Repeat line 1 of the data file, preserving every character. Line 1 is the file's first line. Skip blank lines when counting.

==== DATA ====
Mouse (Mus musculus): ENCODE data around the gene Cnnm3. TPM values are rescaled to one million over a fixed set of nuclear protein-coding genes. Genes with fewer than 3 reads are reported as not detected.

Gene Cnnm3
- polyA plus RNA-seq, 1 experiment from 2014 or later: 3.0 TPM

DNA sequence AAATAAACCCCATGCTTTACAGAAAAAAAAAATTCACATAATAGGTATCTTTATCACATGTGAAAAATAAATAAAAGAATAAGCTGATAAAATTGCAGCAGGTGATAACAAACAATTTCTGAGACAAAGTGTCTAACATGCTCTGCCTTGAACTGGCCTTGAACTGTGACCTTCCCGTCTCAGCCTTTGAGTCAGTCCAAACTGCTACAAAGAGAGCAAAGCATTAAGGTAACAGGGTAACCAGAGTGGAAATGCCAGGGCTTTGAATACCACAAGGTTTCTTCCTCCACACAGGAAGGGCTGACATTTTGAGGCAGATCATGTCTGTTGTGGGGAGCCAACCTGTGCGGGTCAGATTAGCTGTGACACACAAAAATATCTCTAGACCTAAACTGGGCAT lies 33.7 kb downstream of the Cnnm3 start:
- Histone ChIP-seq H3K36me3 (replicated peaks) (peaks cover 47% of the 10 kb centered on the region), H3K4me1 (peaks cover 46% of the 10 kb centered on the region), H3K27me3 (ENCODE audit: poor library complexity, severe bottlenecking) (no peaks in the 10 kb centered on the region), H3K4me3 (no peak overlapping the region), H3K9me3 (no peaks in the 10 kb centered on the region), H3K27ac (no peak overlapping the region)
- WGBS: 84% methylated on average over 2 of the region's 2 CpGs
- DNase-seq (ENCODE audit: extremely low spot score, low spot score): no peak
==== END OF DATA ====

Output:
Mouse (Mus musculus): ENCODE data around the gene Cnnm3. TPM values are rescaled to one million over a fixed set of nuclear protein-coding genes. Genes with fewer than 3 reads are reported as not detected.